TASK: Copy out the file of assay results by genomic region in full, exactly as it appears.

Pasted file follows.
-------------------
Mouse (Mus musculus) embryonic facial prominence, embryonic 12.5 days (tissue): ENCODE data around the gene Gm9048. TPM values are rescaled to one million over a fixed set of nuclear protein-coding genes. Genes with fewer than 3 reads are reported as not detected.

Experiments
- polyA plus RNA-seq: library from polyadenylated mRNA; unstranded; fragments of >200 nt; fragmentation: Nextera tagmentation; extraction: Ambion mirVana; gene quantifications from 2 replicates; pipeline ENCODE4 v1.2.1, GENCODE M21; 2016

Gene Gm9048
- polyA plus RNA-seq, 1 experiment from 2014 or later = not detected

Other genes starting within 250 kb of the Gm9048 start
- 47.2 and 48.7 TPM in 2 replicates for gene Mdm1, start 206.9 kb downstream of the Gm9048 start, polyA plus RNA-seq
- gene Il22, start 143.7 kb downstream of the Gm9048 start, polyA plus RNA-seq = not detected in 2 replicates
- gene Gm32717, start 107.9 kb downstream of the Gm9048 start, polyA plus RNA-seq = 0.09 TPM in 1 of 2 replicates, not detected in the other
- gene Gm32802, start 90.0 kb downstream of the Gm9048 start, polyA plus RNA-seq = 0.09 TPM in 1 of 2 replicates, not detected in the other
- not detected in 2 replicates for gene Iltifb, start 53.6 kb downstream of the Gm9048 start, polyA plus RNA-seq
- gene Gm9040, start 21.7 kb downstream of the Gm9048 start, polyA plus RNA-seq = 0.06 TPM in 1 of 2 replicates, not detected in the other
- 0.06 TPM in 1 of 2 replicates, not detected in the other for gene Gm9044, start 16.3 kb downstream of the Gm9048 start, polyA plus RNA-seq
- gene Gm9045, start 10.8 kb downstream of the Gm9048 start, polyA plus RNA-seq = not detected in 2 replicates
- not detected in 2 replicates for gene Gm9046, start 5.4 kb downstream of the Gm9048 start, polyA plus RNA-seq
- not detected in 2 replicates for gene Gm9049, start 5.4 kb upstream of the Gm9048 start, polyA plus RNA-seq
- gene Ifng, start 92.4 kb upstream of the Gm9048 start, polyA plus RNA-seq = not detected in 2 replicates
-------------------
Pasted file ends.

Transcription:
Mouse (Mus musculus) embryonic facial prominence, embryonic 12.5 days (tissue): ENCODE data around the gene Gm9048. TPM values are rescaled to one million over a fixed set of nuclear protein-coding genes. Genes with fewer than 3 reads are reported as not detected.

Experiments
- polyA plus RNA-seq: library from polyadenylated mRNA; unstranded; fragments of >200 nt; fragmentation: Nextera tagmentation; extraction: Ambion mirVana; gene quantifications from 2 replicates; pipeline ENCODE4 v1.2.1, GENCODE M21; 2016

Gene Gm9048
- polyA plus RNA-seq, 1 experiment from 2014 or later = not detected

Other genes starting within 250 kb of the Gm9048 start
- 47.2 and 48.7 TPM in 2 replicates for gene Mdm1, start 206.9 kb downstream of the Gm9048 start, polyA plus RNA-seq
- gene Il22, start 143.7 kb downstream of the Gm9048 start, polyA plus RNA-seq = not detected in 2 replicates
- gene Gm32717, start 107.9 kb downstream of the Gm9048 start, polyA plus RNA-seq = 0.09 TPM in 1 of 2 replicates, not detected in the other
- gene Gm32802, start 90.0 kb downstream of the Gm9048 start, polyA plus RNA-seq = 0.09 TPM in 1 of 2 replicates, not detected in the other
- not detected in 2 replicates for gene Iltifb, start 53.6 kb downstream of the Gm9048 start, polyA plus RNA-seq
- gene Gm9040, start 21.7 kb downstream of the Gm9048 start, polyA plus RNA-seq = 0.06 TPM in 1 of 2 replicates, not detected in the other
- 0.06 TPM in 1 of 2 replicates, not detected in the other for gene Gm9044, start 16.3 kb downstream of the Gm9048 start, polyA plus RNA-seq
- gene Gm9045, start 10.8 kb downstream of the Gm9048 start, polyA plus RNA-seq = not detected in 2 replicates
- not detected in 2 replicates for gene Gm9046, start 5.4 kb downstream of the Gm9048 start, polyA plus RNA-seq
- not detected in 2 replicates for gene Gm9049, start 5.4 kb upstream of the Gm9048 start, polyA plus RNA-seq
- gene Ifng, start 92.4 kb upstream of the Gm9048 start, polyA plus RNA-seq = not detected in 2 replicates